There’s so much that can be gained by the details of Jesus’s death.
But what’s been bothering me lately is the Spirit of Death itself (Revelation 6:8). So far this year, my sister-in-law passed away and currently my grandfather is dying of cancer.
My sister-in-law died instantly and painlessly, whereas my grandfather is dying slowly and quite painfully. When I first saw him after he stopped chemotherapy, he looked completely changed.
The once big, strong, and lively man was no longer existent. He was in extreme pain, hallucinating greatly, and barely able to speak from a recent stroke he had.
It’s heartbreaking to see how the Spirit of Death can steal the dignity of the people we love. Whether it’s someone slowly withering away or someone passing quickly, death is a thief.
And when I think on it, it seems death is the devil’s last hurrah. It’s a last advance to weaken, terrify, and turn the dying and those witnessing away from God.
And as witnesses, we receive final images of immodesty of our loved ones. Just as Jesus was stripped bare on the cross, they are stripped of their dignity and strength for all to see.
To be honest, the process of dying scares me. I don’t think I am alone in this feeling, am I?
Knowing that my fear was overwhelming me, I asked God for forgiveness, understanding, and comfort. And so God brought Jesus’s crucifixion to my attention.
He led me to read Luke 23:39-43. It was the dialogue between Jesus and the two criminals crucified alongside Him.
One criminal taunted Jesus, trying to get Him to prove His power by saving them. But the other criminal accepted his punishment and asked Jesus to remember him when they perished.
And he was saying, “Jesus, remember me when You come in Your kingdom.” (Luke 23:42)
Jesus didn’t speak to the former criminal, the one who wanted Jesus to prove His abilities. Jesus only spoke to the one who cried out to Him for mercy.
And He said to Him, “Truly I say to you, today you shall be with me in paradise.” (Luke 23:43)
Jesus was bloodied, beaten, exhausted, and naked. He was hanging on a cross to where He could barely breathe from the weight of His body because it was supported only by the nails in His hands.
Do you realize the significance of His response? Do you realize that Jesus only spoke seven sentences for the entire six hours He was on the cross?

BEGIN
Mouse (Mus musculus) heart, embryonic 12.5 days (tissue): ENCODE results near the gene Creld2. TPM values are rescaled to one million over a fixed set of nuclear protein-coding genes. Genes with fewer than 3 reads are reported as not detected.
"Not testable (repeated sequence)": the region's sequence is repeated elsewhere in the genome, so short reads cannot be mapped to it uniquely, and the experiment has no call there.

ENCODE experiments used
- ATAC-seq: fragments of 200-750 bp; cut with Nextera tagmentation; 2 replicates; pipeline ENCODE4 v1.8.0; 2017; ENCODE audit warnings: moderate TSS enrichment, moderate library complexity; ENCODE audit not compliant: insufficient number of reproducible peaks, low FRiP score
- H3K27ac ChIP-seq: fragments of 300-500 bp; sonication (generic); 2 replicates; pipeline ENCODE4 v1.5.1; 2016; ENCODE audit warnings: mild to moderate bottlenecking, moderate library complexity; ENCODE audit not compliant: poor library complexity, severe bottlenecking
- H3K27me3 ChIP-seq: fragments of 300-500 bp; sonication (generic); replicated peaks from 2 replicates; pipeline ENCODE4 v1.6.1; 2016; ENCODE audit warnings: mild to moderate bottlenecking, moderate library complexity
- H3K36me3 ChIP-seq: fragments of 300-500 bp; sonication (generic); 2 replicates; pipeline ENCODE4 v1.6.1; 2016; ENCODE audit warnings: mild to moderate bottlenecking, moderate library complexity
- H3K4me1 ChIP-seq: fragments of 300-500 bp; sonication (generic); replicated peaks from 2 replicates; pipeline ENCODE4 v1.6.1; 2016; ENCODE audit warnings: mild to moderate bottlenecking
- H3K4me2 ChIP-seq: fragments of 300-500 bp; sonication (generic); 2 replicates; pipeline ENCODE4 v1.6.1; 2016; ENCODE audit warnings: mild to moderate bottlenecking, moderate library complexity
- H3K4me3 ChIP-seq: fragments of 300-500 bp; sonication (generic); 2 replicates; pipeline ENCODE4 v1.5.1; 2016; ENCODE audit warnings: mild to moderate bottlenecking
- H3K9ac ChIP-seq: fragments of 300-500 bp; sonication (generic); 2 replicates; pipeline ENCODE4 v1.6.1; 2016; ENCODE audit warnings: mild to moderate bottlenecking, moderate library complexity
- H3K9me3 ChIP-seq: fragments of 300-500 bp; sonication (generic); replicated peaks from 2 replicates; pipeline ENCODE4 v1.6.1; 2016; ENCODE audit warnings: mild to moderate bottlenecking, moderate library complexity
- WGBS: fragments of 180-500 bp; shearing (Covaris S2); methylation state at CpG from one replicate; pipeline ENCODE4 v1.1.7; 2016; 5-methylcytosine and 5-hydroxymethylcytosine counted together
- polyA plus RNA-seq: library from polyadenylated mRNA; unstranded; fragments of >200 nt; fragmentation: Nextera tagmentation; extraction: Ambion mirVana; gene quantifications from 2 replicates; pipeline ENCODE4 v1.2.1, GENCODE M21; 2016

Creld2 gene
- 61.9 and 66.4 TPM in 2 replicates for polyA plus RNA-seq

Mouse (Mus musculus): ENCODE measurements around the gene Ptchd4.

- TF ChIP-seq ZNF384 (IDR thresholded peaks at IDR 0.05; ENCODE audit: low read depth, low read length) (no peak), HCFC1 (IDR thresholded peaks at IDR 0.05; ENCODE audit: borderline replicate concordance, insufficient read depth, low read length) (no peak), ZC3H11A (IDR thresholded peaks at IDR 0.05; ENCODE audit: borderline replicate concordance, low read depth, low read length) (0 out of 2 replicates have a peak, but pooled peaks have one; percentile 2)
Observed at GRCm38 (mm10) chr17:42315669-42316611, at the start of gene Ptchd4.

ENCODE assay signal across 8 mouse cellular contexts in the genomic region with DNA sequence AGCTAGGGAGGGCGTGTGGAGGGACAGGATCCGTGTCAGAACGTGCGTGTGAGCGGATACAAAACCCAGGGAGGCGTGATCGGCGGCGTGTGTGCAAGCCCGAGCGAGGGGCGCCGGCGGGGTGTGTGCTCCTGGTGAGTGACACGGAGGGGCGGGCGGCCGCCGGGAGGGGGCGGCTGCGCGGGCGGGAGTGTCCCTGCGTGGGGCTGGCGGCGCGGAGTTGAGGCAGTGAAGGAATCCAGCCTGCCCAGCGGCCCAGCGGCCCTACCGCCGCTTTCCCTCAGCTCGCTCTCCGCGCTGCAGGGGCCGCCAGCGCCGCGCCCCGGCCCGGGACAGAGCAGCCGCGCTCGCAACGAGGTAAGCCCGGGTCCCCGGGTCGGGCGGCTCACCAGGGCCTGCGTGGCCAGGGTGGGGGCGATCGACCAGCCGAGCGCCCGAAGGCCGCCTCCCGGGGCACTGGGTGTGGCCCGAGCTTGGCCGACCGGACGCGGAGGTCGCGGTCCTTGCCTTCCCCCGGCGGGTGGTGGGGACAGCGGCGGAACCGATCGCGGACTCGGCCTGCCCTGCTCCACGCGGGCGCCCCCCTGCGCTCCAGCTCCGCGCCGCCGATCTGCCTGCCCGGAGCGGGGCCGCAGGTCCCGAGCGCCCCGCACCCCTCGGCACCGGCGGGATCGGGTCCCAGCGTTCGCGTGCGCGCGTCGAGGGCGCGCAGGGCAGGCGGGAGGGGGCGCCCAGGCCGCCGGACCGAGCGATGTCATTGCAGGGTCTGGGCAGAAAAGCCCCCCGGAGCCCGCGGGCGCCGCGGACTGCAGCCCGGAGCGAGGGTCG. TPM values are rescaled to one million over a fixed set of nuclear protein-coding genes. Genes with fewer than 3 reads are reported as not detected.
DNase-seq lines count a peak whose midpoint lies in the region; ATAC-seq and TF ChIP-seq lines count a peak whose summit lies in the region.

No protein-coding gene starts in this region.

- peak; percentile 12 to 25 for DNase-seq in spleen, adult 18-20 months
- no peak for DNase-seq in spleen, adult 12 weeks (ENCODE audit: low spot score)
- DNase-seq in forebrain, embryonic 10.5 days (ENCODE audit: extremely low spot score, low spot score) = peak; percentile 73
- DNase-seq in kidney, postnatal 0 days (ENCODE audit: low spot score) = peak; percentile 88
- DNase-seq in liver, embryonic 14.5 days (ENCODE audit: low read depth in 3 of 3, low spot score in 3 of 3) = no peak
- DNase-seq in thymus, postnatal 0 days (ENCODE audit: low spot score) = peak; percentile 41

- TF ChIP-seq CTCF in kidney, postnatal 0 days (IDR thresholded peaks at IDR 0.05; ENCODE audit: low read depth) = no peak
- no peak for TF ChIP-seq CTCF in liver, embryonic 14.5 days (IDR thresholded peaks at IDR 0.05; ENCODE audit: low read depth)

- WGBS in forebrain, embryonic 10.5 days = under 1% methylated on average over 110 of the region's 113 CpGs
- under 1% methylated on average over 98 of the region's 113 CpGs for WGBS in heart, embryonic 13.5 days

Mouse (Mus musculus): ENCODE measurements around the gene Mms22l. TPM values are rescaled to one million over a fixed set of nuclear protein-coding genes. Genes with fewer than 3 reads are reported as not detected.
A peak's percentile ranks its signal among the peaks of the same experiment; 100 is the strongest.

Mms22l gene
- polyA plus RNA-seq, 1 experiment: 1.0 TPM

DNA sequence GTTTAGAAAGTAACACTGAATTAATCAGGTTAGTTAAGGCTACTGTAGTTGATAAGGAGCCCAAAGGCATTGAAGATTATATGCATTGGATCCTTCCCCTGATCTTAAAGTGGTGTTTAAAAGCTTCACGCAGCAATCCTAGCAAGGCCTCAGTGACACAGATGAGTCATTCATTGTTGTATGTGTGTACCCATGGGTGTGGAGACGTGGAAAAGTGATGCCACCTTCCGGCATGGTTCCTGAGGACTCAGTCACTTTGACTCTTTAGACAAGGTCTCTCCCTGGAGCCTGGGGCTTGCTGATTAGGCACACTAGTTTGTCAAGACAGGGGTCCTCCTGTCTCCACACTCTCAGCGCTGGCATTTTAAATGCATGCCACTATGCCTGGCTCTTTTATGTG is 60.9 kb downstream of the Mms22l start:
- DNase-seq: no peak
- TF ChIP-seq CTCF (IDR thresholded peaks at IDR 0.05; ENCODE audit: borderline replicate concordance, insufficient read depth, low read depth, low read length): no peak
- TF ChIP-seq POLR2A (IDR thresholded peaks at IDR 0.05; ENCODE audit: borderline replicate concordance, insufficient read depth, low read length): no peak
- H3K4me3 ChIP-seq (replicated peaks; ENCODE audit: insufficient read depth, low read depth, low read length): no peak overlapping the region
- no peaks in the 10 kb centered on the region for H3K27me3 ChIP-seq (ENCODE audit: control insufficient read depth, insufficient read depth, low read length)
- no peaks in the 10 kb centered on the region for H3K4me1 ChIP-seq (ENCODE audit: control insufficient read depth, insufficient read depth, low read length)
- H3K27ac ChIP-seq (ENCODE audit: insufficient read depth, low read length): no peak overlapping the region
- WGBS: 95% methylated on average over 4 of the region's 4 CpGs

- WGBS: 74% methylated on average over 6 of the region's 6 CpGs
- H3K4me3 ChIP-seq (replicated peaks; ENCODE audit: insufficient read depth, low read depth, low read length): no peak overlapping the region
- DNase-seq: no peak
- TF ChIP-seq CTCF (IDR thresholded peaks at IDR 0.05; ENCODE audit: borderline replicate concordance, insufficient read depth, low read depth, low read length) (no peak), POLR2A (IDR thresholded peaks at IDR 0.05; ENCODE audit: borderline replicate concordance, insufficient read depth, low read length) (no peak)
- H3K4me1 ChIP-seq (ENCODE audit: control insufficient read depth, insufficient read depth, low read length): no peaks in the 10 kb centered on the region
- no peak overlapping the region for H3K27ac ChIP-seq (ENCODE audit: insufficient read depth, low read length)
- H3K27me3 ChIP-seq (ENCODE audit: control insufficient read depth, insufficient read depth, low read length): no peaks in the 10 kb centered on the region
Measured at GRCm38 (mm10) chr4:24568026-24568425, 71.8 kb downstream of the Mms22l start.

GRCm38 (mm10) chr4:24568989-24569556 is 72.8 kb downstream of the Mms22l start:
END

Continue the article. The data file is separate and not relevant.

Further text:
The criminal asking for mercy was the one who received one of those sentences. That’s the love of Jesus Christ, comforting others even in His own painful death.
And though the criminal must have been in extreme pain and fear, he cried out to Jesus instead of turning against Him. Maybe God was showing me that even if we have a terrible ending to our lives, we are still taken care of by Him even before the start of our new ones.
So I ask, when we face death, which criminal are we going to be? Am I the one that will ask Jesus to spare me from death or cry out for Him to take me with Him?
Jesus is truly unchanging in His love, comfort, and mercy. His amazing steadfastness guarantees our salvation if we truly believe in Him.
Who would want to turn away from Jesus? Death is a terrifying experience we must all undergo, but it’s more terrifying for Jesus to not be there with me throughout the process.
And so, the devil tries his hardest to get us to be more fearful of him than of God. He takes advantage of our bodies and minds breaking down, and the inability to physically care for ourselves.
Satan takes advantage of how the process affects our loved ones by creating strife and rampant emotions within families. He tempts caregivers to steal, hurt, and neglect those in their care.
This last advance affects every person. And even though we would like to keep the dying process sacred and untarnished by him, we cannot.
In the end, we’d like to be fully unharmed with our dignity intact, but we can’t control what happens. But we can decide if our life and dignity are more important to us, or if God is more important.
God wasn’t ashamed of our nakedness in the Garden of Eden. He’s not ashamed of our weaknesses and our sinful ways and thoughts.
Clinging To Truth
He doesn’t look at death the same way we do. It’s a beautiful homecoming of His beloved children; a departure from the sinful, decaying world we inhabit to the divinely eternal magnificence of God.
So we leave what we know behind because it was never our home to begin with. I won’t fully understand what heaven is like until I get there, but until then I must remind myself of what God is like.
He is loving, kind, and forgiving. He is incapable of sinning against me.
And He is so much more from my own walk with Him that it would take way too long to boast! So if you find yourself subjected to the Spirit of Death as a witness or are undergoing it yourself, please hold on to what you know and love of Jesus.
He will never forsake you. He will be there with you, even as He was for the criminal dying alongside Him.
When I saw him [Jesus], I fell at his feet as though dead. Then he placed his right hand on me and said: “Do not be afraid. I am the First and the Last. I am the Living One; I was dead, and now look, I am alive for ever and ever! And I hold the keys of death and Hades. (Revelation 1:17-18)
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Post Question: Is your fear of death greater than your joy of going home to God? Comment below!